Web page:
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"Reducing PSD fatalities by 20%" and "Searching the 3rd Dimension"

Discussion in 'Public Safety Divers/Search and Rescue' started by BladesRobinson, Oct 7, 2006.

  1. BladesRobinson

    BladesRobinson ScubaBoard Supporter ScubaBoard Supporter

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    Gary, not to single you out here as I appreciate your friendship and hold you in the highest regards. Additionally, you have a way of "bailing out" of the search line during an emergency by simply letting go. That being said, I have to point out two things on this subject because I want you and other forum readers to stay safe!

    "We have been trained with the QR but haven't used them." ​


    The good news is you will NEVER need a "quick release snap shackle" ... until you draw your second to last breath underwater. I am optimistic that you will have a QR before that happens!

    "...we just hang onto the line so we can drop it and go should we need to."


    While the number of instances have been few, every PSD training organization is recommending chest harnesses in order to increase diver safety. You may recall that Dive Rescue International was the LAST company to make this switch, primarily because we believed it was dangerous. I believe I was the last holdout at DRI based on past PSD fatality data, but then we discovered the snap shackle made a better system. It was apparent that my concerns had been properly addressed by people smarter than myself!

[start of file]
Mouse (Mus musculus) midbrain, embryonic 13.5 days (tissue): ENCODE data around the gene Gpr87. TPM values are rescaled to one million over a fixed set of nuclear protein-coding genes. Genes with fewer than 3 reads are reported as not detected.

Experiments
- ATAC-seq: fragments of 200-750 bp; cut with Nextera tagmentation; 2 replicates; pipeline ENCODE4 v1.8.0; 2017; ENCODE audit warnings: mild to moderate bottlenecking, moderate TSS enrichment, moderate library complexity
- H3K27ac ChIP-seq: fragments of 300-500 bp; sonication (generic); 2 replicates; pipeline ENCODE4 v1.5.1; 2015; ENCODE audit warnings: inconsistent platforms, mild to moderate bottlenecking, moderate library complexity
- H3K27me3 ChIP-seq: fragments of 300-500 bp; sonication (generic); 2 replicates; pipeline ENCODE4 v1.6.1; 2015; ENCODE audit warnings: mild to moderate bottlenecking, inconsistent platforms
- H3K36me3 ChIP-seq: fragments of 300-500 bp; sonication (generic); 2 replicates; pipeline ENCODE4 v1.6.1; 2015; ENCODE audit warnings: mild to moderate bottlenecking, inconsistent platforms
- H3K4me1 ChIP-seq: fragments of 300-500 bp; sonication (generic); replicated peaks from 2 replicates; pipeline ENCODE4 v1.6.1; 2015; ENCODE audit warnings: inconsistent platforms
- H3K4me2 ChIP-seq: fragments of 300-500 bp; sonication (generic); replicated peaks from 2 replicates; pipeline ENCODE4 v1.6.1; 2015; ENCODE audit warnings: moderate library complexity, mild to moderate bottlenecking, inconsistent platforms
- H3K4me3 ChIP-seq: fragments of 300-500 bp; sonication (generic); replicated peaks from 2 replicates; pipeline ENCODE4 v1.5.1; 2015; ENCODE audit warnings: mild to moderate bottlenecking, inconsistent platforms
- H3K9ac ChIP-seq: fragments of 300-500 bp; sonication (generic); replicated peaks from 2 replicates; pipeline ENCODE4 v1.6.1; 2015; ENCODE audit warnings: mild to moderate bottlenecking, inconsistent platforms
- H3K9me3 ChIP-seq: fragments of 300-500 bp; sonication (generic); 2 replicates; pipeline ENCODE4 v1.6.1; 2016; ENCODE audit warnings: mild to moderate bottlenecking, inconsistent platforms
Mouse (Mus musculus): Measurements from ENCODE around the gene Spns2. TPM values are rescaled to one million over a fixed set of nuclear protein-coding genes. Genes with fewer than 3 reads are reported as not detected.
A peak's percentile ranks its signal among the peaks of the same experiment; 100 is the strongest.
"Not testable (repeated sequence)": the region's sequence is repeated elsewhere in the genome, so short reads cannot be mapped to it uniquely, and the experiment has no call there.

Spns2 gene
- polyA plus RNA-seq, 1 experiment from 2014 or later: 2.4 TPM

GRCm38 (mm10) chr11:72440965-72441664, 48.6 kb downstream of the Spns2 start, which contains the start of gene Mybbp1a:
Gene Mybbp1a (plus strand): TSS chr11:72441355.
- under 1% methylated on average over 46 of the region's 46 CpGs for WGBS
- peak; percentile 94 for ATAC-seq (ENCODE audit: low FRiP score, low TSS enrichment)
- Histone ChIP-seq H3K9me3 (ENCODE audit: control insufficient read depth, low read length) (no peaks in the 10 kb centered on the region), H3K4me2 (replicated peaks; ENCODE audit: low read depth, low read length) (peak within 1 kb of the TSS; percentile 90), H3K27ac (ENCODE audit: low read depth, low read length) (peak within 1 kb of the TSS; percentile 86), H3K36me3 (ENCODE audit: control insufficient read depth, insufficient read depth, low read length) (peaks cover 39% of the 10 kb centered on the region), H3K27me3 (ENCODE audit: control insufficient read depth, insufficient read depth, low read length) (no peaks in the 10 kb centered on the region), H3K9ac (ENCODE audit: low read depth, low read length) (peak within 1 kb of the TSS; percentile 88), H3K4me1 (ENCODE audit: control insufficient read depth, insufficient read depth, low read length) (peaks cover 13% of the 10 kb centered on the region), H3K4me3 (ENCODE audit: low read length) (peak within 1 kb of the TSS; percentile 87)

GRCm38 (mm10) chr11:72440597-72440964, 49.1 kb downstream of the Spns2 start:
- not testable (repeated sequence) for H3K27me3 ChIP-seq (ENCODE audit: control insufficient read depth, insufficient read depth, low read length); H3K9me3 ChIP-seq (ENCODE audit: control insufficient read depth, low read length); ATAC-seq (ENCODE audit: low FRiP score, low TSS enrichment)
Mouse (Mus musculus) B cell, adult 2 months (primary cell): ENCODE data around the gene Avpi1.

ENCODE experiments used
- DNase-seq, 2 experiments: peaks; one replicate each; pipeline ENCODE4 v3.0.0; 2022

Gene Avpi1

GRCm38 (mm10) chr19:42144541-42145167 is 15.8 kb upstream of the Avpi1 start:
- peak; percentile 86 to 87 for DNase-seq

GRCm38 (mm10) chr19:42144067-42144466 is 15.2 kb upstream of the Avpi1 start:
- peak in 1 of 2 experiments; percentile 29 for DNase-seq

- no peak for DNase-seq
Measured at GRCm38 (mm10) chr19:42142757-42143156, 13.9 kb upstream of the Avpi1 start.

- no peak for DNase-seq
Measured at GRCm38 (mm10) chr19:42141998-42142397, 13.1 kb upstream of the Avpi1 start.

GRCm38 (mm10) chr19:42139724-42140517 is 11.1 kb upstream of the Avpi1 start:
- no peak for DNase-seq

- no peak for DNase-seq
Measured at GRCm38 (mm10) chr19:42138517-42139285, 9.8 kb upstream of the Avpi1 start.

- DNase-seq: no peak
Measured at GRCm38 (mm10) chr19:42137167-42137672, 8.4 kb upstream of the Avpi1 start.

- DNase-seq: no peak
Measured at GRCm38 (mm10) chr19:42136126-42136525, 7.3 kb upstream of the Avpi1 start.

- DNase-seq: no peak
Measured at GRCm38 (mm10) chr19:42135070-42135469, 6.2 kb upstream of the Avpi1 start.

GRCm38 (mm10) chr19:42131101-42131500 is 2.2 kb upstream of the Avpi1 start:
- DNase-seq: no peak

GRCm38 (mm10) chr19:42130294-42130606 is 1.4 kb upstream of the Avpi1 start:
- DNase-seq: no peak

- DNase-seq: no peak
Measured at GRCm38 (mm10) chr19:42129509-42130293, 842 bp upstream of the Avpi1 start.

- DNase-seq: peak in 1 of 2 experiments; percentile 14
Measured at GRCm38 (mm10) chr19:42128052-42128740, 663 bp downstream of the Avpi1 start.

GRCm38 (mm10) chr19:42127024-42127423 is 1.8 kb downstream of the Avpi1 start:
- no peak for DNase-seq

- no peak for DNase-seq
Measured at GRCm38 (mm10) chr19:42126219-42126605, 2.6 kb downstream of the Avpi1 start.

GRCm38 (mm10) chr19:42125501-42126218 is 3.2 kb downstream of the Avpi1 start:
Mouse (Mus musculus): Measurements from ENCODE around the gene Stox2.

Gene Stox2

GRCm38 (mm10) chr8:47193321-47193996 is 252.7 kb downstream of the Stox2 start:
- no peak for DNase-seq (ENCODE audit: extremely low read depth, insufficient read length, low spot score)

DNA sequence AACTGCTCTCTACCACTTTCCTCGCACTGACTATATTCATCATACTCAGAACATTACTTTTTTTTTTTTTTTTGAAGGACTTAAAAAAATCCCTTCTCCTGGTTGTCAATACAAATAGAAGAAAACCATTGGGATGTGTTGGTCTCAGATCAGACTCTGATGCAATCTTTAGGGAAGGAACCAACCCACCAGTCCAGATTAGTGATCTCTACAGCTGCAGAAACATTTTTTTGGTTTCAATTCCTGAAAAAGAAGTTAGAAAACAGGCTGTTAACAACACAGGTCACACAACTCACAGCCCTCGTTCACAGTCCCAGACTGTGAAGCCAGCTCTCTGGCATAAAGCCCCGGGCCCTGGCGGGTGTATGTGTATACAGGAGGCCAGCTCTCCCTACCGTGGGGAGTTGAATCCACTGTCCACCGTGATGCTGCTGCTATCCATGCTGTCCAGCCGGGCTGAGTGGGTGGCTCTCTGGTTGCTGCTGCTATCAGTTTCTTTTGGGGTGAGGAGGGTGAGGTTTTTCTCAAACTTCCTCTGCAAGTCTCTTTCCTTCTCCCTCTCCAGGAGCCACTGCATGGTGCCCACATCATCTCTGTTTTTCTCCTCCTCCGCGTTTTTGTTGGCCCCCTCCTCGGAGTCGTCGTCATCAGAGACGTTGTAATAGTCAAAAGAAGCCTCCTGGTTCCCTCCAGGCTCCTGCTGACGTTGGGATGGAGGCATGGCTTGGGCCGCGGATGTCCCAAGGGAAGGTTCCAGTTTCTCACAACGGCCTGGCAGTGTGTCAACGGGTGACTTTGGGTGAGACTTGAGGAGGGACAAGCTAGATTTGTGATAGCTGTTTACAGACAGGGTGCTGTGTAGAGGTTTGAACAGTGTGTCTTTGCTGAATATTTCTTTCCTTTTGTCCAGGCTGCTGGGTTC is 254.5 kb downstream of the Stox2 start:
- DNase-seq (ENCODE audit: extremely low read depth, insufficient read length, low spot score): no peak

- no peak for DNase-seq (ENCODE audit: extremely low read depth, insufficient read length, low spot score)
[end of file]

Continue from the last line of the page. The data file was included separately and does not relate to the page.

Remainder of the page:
Because we are aware there is a better and safer way, I feel a deep sense of duty to inform as many people as we can.

    This is not "training agency bashing" as some may perceive it. This is not "grand standing" either. The depth of the problem was not fully understood until a recent review of the PSD LODD data at the IADRS conference. The facts speak for themselves and as the leader for the IADRS, I am compelled to share this information.

    Past "good luck" should not drive public safety divers to continue doing things the "old way." When we discover a safer way, it is responsible for all of us to embrace the change and continue to find more ways to improve safety. Our mission will not be fully finished until we have stopped line of duty deaths in the public safety diving community.
     
  2. james croft

    james croft Solo Diver

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    I use QR shackles when tethered when doing arc searches, but more commonly use a jackstay search pattern a two man team hold hands as they travel along the rope. They are untethered but hold onto the search line. When entangled the diver in trouble signals by hand squeezes and places his buddy hand on the entanglement, while maintaining contact with the searchline. There is some possibility of losing contact but being tethered is not really an option. Does anyone have a better way on a jackstay search to avoid losing contact with a diver ?
     
  3. bridgediver

    bridgediver Instructor, Scuba

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    Many would argue that a knife is more of a liability for ANY scuba dive. Especially for PSD, but that would be another thread.
     
  4. BOOM BOOM

    BOOM BOOM Dive Shop